In this mobile era, computers, laptops, tablet devices and smartphones have become the new bank “branches”. Customers are used to accessing banking services anywhere, fast, conveniently and most importantly safely, without having to worry about additional risks.
It is with this in mind that financial institutions need quality information, as they rely on it to ensure that the services they are delivering are of the highest standard, they meet with governance and compliance requirements, and that it assists them in retaining and attracting customers.
“Information is a key resource for all enterprises, and from the time that information is created to the moment that it is destroyed, technology plays a significant role,” states Willie Venter at Quintica.
“IT is rapidly advancing and has for the most part become pervasive in enterprises as well as in social, public and business environments.”
According to Venter, this is a particularly pervasive trend facing financial services companies as they need to take this information generated from these devices and create innovative products and services that will help them manage costs, reduce security risks, and most importantly to assist in adhering to relevant laws and compliance requirements.
Enter COBIT 5, a globally accepted framework providing an end-to-end business view of the governance of enterprise IT that reflects the central role of information and technology in creating value for enterprises.
COBIT 5 builds on five principles and seven enablers, which according to the organisation are designed to: “assist enterprises to meet their goals and realise business benefits through the effective use of IT while maintaining IT related risks at an acceptable level.”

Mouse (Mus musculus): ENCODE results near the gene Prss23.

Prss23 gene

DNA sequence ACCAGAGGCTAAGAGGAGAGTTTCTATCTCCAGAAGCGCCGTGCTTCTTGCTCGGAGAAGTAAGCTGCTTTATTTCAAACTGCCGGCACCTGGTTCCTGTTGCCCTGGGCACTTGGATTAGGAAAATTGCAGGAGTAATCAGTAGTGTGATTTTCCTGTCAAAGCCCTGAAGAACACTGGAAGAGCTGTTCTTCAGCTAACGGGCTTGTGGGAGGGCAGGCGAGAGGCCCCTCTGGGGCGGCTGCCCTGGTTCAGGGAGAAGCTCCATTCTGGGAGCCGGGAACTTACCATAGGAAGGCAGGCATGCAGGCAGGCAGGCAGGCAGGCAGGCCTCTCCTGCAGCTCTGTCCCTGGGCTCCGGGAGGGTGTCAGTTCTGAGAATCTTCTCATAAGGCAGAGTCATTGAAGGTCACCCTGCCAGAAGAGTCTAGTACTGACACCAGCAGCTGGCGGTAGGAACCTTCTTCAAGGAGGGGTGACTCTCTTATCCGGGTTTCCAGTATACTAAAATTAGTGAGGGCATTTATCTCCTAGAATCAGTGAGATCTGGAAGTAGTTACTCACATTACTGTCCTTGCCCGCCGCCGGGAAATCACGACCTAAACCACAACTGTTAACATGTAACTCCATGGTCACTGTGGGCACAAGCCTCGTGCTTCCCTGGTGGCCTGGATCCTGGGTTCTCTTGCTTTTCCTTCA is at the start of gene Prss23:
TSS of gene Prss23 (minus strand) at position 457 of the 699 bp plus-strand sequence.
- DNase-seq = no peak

“Customers want to bank with a financial institution that provides innovative banking solutions that are cost effective and efficient, while providing assurance in security, quality, speed and reliability. Some financial institutions are on the right path and others are trailing behind. COBIT 5 provides guidance for all such institutions regardless of size and helps them adhere to governance requirements along the way,” states Venter.
One of the COBIT 5’s principles is “Meeting Stakeholder Needs”. These stakeholder needs must be transformed into actionable goals. Another principle is covering the Enterprise end to end. This principle “addresses the governance and management of information and related technology from an enterprise wide” perspective for a seamlessly integration in any governance system”.
Technology continues to play a major role in the provision of Internet banking, automated teller machines, point of sale and mobile banking solutions.
It is here that business and IT need to meet in order to make the right decisions regarding the right technology applications to invest in; employment of people with the right behaviour, skills, and competencies; and the establishment of processes required to deliver and support these applications and services.
“The combined teams also have to put policies in place that protect their customer’s information and maintain the integrity of their institutions by means of a code of ethics, which encourages a culture of excellent customer service and ensures financial transparency,” states Venter.
“To achieve this, COBIT 5 provides guidance by means of its enablers, namely: policies, principles and frameworks, processes, organisational structures, culture, ethics and behaviours, information, services, infrastructure and applications, people, skills and competencies.
“To this end, COBIT 5 offers financial institutions the tools to better manage and enable their business all within the law. It also understands that because of these myriad methods to access your bank, risks are increased, and it (COBIT 5) provides guidance to manage these and other complex IT challenges, save costs and achieve more efficient and effective service delivery to maintain customer satisfaction,” ends Venter.